The prevalence and correlates of pressure ulcers in terms of their number, severity, and anatomical location were studied in a community-based sample of 100 men and 40 women with spinal cord injury. Thirty-three percent (n = 46) presented with one or more ulcers of at least one stage I severity when visually examined. Twenty-one individuals had more than one ulcer, the maximum number of ulcers being seven. Of 87 ulcers for which severity ratings were available, 30 (34.5%) were stage I, 33 (37.9%) were stage II, and 24 (27.6%) were either stage III or IV. Individuals with an ulcer exhibited more paralysis and were more dependent on others in activities of daily living. A greater proportion of blacks had more severe ulcers (stages III and IV) than their white counterparts. Persons with more severe ulcers incurred their injury later in life, and had significantly lower mean scores on the Occupation and Mobility dimensions of the Craig Handicap Assessment and Reporting Technique. The findings suggest that factors governing initial development of a pressure ulcer differ in part from those responsible for an ulcer progressing in severity.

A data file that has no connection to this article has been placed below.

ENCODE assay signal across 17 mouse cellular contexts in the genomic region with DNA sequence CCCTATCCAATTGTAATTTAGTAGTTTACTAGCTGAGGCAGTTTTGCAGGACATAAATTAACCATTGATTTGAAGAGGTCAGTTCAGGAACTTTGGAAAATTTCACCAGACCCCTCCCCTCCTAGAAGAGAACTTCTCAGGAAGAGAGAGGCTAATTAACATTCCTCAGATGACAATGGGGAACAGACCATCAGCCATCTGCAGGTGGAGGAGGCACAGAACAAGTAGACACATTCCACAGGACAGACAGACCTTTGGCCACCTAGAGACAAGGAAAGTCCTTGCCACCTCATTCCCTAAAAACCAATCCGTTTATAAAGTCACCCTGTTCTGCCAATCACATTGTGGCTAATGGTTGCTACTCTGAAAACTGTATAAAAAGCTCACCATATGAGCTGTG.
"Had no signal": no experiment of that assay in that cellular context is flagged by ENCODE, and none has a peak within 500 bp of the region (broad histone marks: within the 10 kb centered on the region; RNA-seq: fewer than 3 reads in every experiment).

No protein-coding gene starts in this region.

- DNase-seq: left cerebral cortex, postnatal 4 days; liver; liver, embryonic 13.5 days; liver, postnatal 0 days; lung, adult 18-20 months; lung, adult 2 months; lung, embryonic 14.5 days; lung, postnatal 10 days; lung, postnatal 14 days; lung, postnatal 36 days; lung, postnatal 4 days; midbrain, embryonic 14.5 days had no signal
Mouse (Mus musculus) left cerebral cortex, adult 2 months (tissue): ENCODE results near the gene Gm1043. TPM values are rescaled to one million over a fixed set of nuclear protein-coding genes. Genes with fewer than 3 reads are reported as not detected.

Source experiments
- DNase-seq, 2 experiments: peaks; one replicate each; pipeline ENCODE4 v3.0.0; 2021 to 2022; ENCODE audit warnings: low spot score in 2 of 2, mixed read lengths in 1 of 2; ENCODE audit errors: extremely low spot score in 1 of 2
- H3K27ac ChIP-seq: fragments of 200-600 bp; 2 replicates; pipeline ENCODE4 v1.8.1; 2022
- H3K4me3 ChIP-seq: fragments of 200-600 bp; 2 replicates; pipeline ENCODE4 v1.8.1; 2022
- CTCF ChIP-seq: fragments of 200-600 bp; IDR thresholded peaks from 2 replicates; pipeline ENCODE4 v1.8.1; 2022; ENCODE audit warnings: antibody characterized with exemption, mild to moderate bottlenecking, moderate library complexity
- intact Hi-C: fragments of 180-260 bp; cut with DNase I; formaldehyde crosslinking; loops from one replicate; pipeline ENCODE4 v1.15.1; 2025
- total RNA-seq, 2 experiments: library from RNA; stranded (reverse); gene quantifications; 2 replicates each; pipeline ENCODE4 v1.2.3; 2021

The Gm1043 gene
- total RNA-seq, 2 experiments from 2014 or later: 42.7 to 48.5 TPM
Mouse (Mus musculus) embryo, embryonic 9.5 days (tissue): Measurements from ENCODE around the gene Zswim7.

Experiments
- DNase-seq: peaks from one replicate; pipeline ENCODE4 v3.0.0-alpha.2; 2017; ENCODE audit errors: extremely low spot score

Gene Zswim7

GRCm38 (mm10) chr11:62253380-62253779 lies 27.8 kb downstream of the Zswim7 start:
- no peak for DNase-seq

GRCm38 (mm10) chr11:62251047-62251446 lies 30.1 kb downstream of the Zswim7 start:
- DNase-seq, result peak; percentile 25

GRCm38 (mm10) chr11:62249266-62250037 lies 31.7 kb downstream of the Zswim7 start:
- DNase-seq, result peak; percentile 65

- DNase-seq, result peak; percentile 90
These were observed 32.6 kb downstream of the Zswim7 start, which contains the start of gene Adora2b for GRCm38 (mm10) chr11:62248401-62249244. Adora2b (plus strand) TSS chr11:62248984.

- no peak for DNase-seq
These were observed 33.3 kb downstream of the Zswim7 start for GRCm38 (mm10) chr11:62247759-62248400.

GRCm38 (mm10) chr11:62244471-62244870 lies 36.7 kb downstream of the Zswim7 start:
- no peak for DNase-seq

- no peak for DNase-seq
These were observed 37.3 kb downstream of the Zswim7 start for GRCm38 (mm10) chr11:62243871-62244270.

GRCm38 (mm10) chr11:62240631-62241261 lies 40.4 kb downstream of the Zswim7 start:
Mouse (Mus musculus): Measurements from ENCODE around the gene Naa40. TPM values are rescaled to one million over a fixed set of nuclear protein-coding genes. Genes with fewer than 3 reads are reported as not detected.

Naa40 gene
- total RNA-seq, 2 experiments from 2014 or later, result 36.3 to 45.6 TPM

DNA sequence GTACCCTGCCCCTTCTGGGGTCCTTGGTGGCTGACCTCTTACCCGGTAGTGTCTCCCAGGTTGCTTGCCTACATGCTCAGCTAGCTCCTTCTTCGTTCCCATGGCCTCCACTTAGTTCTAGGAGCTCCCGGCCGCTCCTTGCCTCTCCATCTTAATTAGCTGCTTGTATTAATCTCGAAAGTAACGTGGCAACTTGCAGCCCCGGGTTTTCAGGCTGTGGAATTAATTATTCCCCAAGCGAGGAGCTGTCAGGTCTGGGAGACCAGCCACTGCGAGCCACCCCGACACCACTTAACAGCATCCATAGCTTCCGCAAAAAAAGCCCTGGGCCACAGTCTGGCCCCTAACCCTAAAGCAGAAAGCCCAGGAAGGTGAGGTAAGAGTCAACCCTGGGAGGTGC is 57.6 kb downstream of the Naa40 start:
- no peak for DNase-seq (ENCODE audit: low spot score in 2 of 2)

|Original language||English (US)|
|Number of pages||6|
|Journal||Archives of Physical Medicine and Rehabilitation|
|State||Published - Jan 1 1993|
ASJC Scopus subject areas
- Physical Therapy, Sports Therapy and Rehabilitation